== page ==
2. Everyone is a Sinner
This next point, that “everyone is a sinner,” builds on my previous notion that “sin is sin.” While those of us who embrace the Christian faith are all actually considered “saints,” because of our human nature we share at our core the label of “sinner.” As a result of this, I encourage my Christian family to be less quick to point a finger at someone and call them a “sinner.” After all, when doing this you are pointing three other fingers at yourself! I find (when I’m honest with myself) that I have a lot of shortcomings and if I would only spend the time and energy on changing these shortcomings I would be a better example of what a Christian should be.
3. Grace and Mercy Make the Difference
While it is somewhat artificial to separate this aspect from the previous, I felt it necessary to do so to properly emphasize the last point and this one. Another way of saying the same thing is an expression that may be a little overused or misunderstood by nonbelievers: “there but for the grace of God go I.” I’ve always understood this to mean that given the right (or wrong) circumstances I could be in the same place (in the same shoes) as the other person. That is, it is nothing I’ve done in my own strength to keep me from it, but rather it was God’s grace or His mercy.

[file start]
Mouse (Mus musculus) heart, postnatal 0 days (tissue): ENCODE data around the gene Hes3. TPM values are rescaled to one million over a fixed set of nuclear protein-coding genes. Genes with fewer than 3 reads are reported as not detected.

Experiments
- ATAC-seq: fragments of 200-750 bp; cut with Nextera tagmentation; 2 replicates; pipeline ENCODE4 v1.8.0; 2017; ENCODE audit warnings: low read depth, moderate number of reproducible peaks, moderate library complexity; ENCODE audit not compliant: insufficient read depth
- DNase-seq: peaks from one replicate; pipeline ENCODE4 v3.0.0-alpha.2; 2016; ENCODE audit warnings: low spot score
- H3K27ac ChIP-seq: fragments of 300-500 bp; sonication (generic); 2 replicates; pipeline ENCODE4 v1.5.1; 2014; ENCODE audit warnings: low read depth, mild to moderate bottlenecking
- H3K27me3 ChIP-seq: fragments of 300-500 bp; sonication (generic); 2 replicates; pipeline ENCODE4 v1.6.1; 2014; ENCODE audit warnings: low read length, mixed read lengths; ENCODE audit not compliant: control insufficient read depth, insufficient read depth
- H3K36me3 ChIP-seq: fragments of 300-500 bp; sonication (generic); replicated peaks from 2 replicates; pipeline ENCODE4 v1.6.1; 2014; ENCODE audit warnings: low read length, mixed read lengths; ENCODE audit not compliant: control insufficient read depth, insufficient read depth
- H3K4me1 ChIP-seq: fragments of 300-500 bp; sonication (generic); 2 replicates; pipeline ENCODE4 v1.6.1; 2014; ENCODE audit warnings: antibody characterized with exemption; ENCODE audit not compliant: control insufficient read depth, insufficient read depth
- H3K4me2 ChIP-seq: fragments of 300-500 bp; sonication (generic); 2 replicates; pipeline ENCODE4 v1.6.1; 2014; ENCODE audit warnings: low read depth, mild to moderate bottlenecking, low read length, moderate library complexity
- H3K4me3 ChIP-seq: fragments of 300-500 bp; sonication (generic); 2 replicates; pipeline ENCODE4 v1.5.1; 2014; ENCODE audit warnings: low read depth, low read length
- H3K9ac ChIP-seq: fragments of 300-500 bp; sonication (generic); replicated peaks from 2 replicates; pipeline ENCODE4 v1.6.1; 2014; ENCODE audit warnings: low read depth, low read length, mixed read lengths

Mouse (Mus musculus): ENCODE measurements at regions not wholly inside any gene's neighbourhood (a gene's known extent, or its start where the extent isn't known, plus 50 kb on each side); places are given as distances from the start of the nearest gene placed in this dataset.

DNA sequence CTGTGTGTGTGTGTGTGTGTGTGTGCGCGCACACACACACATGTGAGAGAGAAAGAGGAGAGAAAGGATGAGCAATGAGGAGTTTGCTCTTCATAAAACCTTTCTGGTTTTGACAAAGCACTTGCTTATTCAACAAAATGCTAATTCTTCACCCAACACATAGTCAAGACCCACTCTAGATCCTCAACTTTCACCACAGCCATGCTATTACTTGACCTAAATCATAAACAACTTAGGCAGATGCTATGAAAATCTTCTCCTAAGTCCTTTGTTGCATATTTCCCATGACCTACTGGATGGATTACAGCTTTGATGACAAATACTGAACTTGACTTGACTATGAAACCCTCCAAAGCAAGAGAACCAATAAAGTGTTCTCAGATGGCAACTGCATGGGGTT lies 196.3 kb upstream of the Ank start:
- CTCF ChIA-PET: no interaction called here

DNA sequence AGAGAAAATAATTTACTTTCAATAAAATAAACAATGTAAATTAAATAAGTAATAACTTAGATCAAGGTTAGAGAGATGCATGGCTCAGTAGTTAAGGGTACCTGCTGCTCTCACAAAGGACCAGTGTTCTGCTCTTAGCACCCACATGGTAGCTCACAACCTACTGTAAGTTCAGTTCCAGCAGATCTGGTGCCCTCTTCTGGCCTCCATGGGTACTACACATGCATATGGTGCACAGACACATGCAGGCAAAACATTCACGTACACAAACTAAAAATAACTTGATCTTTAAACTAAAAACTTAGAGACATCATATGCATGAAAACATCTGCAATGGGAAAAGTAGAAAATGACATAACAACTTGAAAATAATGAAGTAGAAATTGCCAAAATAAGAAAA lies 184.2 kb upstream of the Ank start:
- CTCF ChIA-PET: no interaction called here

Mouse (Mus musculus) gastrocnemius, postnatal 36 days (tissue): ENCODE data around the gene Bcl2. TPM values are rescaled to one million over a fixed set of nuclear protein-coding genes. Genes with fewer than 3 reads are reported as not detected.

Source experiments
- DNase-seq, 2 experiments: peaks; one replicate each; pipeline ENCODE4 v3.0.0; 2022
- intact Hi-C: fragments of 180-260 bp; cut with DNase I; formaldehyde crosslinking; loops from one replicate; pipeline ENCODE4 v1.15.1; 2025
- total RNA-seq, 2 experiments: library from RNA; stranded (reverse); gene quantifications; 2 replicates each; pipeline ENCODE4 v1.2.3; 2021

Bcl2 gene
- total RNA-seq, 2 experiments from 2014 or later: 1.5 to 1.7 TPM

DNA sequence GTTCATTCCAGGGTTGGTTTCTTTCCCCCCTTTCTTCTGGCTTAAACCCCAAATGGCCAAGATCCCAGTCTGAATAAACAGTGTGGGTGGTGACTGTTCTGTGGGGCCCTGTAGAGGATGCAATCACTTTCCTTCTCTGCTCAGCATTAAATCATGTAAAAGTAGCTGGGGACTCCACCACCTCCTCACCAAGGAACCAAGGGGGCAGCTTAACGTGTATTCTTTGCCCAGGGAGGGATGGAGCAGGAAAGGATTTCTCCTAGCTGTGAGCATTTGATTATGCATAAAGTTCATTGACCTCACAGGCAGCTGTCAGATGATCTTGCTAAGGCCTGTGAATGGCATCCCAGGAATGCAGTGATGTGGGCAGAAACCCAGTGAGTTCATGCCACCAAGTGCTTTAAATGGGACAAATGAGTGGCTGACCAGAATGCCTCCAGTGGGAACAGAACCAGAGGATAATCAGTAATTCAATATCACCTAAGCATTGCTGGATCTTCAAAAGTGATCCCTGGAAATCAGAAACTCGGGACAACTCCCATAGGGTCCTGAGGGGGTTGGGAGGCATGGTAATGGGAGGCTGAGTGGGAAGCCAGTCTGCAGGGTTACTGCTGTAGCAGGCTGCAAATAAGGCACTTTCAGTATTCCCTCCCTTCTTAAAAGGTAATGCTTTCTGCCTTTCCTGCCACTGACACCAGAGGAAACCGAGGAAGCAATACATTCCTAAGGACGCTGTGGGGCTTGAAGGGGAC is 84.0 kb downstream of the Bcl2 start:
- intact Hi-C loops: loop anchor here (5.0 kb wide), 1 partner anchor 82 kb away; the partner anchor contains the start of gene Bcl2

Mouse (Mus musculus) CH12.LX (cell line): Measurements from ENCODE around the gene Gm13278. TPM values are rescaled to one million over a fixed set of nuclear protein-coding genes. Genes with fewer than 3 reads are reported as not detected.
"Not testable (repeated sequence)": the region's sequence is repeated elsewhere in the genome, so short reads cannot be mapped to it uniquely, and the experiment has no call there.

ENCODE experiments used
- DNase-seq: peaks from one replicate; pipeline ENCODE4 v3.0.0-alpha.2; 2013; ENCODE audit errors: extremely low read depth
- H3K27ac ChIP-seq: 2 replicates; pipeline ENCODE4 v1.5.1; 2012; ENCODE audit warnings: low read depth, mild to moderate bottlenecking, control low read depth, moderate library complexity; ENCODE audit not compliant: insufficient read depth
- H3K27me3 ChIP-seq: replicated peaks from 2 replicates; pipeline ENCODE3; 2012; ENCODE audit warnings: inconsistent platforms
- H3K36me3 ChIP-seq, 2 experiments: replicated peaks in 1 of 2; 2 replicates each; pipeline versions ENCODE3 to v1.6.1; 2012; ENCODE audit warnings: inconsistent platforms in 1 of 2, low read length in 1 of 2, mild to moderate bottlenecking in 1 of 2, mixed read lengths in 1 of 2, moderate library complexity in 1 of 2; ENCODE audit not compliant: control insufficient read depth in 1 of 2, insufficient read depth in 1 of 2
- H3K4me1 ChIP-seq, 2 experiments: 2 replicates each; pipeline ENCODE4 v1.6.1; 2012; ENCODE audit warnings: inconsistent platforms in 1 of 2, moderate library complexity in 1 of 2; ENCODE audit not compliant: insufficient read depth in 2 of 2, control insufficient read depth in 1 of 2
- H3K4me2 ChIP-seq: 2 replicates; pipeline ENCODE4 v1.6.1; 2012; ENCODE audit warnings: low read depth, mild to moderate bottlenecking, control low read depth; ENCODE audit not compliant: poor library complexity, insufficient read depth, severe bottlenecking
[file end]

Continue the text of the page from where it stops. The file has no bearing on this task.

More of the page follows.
4. Don’t Confuse the Trees with the Forest
This last notion is actually one that is more general and something I’m likely to write a lot more about later. In other words, it’s a growing idea that’s been floating around my head for some time. The basic point is easy to understand regardless of religious beliefs. In some ways, getting a better grasp of the concept will help those who are Christians understand my three previous points.
I’m sure nearly everyone is familiar with the principle behind the expression: “Can’t see the forest for the trees.” The obvious meaning is that when a person is in the middle of a forest, it is not possible to realize the “big picture” because of being so focused on what is immediately in front of him. Restricting this illustration to ideas I’ve been sharing translates to this point: consider the larger context of your actions to recognize how they will impact others around you. Related to this is realizing the limits of your power to change others, but remembering your greatest power is in changing yourself. Accomplishing the proper task will likely be the start of a domino effect of positive influence and the best stand you can take “for Jesus.”
(revised 1/4/2014 from suggestions by Sorina Higgins)